Lo­ca­tion the key to en­joy­ing bream suc­cess

Lo­ca­tion, lo­ca­tion, lo­ca­tion – plus cor­rect swim choice and feed – are keys to big lake bream

Angling Times (UK) - - TIPS & TACTICS -

HE long­est day has come T and gone and the dog days of sum­mer are not far away.

The coun­try­side has an air of lethargy as the pace of life is put on hold for a while. With no rush of spring blooms or a press­ing need to gather in the au­tumn har­vest, this is a time to re­lax.

An­gler and fish alike can now fall prey to in­do­lence, the one loung­ing on a bed­chair, the other bask­ing in the sur­face lay­ers.

How­ever, much as I en­joy high sum­mer the hunt­ing in­stinct never goes away, and I can­not abide blank­ing.

So af­ter I had failed on my first day and night a move to the other side of the pit, where I had seen my quarry roll at day­break, was in­evitable – even though it would mean an hour of hard work.

Long be­fore drag­on­flies pre­pared for a day on the wing, the few bream pre­sent showed their hand, if only for five min­utes.

It was easy to pick them out from the splash­ing tench as they gen­tly por­poised, show­ing off their bronze backs.

It would have been all too easy to ig­nore them and en­joy a pleas­ant day in the sun, but I was acres of wa­ter away from catch­ing. So the pack-up be­gan, made eas­ier as I had cho­sen to fish un­der a brolly and not in­side a bivvy.

I never bur­den my­self with lux­ury camp­ing items ei­ther, and soon the bar­row was full and on its way to the new swim.

I was grate­ful that thick over­head leaf cover kept much of my jour­ney in the shade as I nav­i­gated the track, mak­ing the task far less sweaty than I’d feared.

Once there, I used a marker float to lo­cate a 6ft-deep, weed-free gully with a firm bot­tom. Bream avoid any cover that can break their bond with the shoal. They are so­cial crea­tures, happy to gather in groups in open wa­ter.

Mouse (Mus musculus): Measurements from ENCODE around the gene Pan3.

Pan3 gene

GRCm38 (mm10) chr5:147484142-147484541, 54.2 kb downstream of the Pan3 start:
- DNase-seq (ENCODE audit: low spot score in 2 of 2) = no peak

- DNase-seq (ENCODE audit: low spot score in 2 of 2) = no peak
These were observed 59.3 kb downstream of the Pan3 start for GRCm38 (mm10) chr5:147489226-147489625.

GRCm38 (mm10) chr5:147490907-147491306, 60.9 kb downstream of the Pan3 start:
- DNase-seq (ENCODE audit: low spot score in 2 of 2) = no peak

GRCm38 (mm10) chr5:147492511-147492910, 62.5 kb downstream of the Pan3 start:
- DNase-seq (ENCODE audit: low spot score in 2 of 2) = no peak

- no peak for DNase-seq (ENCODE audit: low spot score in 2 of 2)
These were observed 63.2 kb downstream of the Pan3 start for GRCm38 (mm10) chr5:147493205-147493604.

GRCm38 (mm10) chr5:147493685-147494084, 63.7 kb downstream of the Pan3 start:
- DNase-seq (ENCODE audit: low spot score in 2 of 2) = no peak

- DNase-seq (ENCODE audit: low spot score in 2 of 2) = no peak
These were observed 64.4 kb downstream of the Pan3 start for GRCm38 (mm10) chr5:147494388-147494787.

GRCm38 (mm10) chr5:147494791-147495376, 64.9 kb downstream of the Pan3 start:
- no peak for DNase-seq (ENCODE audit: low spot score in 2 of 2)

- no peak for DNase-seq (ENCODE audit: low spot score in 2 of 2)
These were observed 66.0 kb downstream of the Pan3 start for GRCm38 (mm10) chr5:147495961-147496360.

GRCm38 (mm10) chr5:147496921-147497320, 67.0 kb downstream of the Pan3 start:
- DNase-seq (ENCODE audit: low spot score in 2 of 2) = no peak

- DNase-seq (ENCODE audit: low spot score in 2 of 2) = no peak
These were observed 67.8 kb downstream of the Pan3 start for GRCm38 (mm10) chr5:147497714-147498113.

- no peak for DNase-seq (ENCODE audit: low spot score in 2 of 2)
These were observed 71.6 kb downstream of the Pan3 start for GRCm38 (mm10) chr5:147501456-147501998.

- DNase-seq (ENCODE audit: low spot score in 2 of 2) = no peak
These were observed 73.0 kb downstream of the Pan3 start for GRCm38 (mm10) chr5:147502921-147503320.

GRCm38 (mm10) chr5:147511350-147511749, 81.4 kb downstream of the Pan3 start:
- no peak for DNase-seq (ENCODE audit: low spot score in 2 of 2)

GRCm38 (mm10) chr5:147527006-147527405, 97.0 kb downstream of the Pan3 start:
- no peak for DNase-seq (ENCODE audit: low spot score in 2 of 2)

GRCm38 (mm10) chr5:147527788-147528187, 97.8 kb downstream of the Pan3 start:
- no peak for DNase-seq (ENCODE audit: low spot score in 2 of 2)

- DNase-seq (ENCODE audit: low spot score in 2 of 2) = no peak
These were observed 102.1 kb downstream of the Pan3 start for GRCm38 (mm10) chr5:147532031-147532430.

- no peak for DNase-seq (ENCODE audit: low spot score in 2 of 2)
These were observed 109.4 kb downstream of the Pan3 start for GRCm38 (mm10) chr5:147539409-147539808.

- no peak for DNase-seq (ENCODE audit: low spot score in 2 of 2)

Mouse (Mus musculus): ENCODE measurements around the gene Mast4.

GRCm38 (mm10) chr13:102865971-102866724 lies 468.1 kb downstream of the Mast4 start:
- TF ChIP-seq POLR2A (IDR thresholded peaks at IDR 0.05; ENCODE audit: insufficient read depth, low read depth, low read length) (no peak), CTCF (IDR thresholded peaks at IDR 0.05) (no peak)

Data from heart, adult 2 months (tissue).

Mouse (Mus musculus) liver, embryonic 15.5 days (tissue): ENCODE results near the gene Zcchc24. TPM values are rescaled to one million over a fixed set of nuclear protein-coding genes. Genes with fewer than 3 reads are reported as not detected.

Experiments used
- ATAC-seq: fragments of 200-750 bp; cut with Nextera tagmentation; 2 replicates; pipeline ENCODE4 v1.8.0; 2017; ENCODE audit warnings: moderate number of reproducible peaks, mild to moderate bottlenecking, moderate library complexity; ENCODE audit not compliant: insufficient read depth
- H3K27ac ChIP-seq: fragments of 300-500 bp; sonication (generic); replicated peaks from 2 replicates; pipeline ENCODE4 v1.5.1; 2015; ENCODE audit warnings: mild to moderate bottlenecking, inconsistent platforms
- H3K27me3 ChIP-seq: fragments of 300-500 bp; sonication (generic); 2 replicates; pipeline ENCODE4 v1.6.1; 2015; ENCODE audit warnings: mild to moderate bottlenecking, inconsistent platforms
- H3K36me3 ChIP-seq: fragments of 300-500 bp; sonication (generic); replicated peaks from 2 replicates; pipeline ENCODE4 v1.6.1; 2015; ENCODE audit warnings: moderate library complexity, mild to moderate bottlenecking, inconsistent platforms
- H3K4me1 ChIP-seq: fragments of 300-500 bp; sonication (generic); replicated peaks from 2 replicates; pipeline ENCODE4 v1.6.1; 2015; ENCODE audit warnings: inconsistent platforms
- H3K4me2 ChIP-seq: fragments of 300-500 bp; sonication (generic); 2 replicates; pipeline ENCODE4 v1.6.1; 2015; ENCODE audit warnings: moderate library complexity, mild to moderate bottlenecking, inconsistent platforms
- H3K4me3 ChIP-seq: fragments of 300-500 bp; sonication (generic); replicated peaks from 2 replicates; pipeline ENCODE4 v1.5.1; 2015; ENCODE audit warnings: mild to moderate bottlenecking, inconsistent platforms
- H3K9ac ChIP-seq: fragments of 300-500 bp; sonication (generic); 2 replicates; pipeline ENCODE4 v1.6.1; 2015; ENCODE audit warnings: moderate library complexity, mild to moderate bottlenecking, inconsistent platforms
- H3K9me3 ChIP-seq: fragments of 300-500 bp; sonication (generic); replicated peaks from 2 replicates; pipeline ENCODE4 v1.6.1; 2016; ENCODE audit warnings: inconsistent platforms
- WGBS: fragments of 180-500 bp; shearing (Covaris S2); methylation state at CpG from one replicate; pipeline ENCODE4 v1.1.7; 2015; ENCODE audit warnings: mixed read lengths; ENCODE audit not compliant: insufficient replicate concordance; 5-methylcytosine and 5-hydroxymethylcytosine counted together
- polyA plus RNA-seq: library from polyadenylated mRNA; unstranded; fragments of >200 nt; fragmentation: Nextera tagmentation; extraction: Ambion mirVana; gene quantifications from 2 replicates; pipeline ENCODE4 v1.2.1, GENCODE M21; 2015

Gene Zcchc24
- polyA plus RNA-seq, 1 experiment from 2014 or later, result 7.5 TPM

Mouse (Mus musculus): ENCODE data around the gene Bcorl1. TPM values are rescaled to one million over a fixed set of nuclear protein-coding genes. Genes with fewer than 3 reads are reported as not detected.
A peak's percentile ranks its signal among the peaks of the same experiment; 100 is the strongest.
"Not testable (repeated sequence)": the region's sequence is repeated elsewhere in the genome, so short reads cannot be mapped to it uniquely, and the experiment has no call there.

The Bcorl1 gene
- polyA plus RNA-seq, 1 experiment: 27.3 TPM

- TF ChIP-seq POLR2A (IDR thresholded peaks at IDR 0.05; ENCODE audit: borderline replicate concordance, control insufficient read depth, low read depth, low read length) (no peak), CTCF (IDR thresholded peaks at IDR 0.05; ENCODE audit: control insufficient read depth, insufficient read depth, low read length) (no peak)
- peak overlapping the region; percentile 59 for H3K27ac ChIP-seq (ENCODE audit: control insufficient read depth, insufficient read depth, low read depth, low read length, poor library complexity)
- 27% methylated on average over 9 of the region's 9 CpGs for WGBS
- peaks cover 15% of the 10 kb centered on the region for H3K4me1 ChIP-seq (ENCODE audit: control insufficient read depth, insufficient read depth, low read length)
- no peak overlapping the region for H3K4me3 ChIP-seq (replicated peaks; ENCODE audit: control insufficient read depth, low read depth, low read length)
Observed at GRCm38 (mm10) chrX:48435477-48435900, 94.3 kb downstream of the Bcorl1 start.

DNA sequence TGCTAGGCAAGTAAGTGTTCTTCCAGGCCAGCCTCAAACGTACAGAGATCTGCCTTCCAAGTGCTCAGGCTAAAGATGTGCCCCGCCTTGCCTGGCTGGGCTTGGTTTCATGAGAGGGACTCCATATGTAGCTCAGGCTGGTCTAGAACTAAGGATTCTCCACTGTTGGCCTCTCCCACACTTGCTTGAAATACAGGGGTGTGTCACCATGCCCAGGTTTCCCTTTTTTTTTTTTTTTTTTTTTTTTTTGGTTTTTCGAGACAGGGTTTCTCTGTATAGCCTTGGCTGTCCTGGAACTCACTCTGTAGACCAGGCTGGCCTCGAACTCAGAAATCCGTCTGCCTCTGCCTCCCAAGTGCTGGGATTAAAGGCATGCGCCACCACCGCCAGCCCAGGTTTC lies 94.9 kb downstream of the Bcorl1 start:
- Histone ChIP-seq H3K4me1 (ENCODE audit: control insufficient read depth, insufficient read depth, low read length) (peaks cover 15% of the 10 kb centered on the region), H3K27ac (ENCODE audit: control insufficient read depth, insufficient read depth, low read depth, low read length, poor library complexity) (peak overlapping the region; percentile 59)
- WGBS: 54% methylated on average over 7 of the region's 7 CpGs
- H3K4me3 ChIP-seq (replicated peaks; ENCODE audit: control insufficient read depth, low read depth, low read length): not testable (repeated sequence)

Twelve feet ei­ther side of the bright or­ange marker I spread 20 Spomb loads of small blood­worm and trout pel­lets with a few crushed boilies added for good mea­sure. If tench had been my quarry the bait would have been mag­gots, but while these are un­beat­able dur­ing the day, at night they seem to lose their ap­peal. Bream are by and large noc­tur­nal, which ex­plained my choice of feed. Know­ing the habits and be­hav­iour pat­terns of your tar­get fish can be very use­ful!

With the bot­tom well and truly laced with bait that was leach­ing out oil, I baited up my rigs. These were 12lb Syn­cro XT main­line to a 3oz in­line lead. I’d only choose this type of weight to fish over a solid bot­tom, for pre­sen­ta­tion would be ru­ined if it sank into

the silt. In the cor­rect sit­u­a­tion, though, the bolt ef­fect is greatly in­creased, es­pe­cially with a 4ins hook­link. Mine was 15lb E-S-P Sink Link braid to a size 10 Curve Shanx hook.

Bait on the knot­less-knot­ted hair was half a Sticky Blood­worm Wafter that would sit crit­i­cally bal­anced, ready to be sucked in. Each rod would also carry a PVA mesh bag of blood­worm pel­lets.

To spice these up I filled a bait box with these and added a splash of Cap oil. This fish-based liq­uid con­tains chilli ex­tract that fish adore. Once the box is shaken up to coat the pel­lets evenly I add a lit­tle blood­worm pow­der, which sticks to skin of the pel­lets for fur­ther at­trac­tion.

Three rods were rigged up in an iden­ti­cal man­ner and I set­tled down to await the out­come.

The rest of the day was a tran­quil af­fair, but by late af­ter­noon I was im­pa­tient for dark­ness to fall. At 7pm I cast out fresh baits and PVA mesh bags, and in­evitably my din­ner was in­ter­rupted by a long, steady draw on the bob­bin as the main­line mo­men­tar­ily brushed the back of a bin-lid bream.

I now knew they were still in the area, and that my swim prepa­ra­tion hadn’t spooked the shoal. Im­pa­tience gave way to an­tic­i­pa­tion as I pre­pared for bed.

I knew that the night was short, and so was the win­dow of op­por­tu­nity for a big bream.

I tossed and turned in the bag, and when sleep did fi­nally come it was soon in­ter­rupted by an alarm call!

To my surprise, light lev­els were al­ready im­prov­ing and I could clearly see my 12ft rod out­lined against the sky­line as I struck.

A fish was head­ing in my di­rec­tion, and I had no doubt that it was a bream. The chal­lenge with these is all about fool­ing them – the fight is unim­pres­sive – but I still guarded against a hook-pull and held my breath as the fish twisted and turned in front of me.

As it neared the land­ing net I could clearly see it was a dou­ble, and I was one happy an­gler.

Sleep was no longer on the agenda and nor were the bream, but tench came to the res­cue. I had two eight-pounders and a nine! Lots of sweat and pre­cious lit­tle sleep had added an­other pic­ture to the photo al­bum.

A dou­ble-fig­ure bream and some fine tench – not a bad haul at all!

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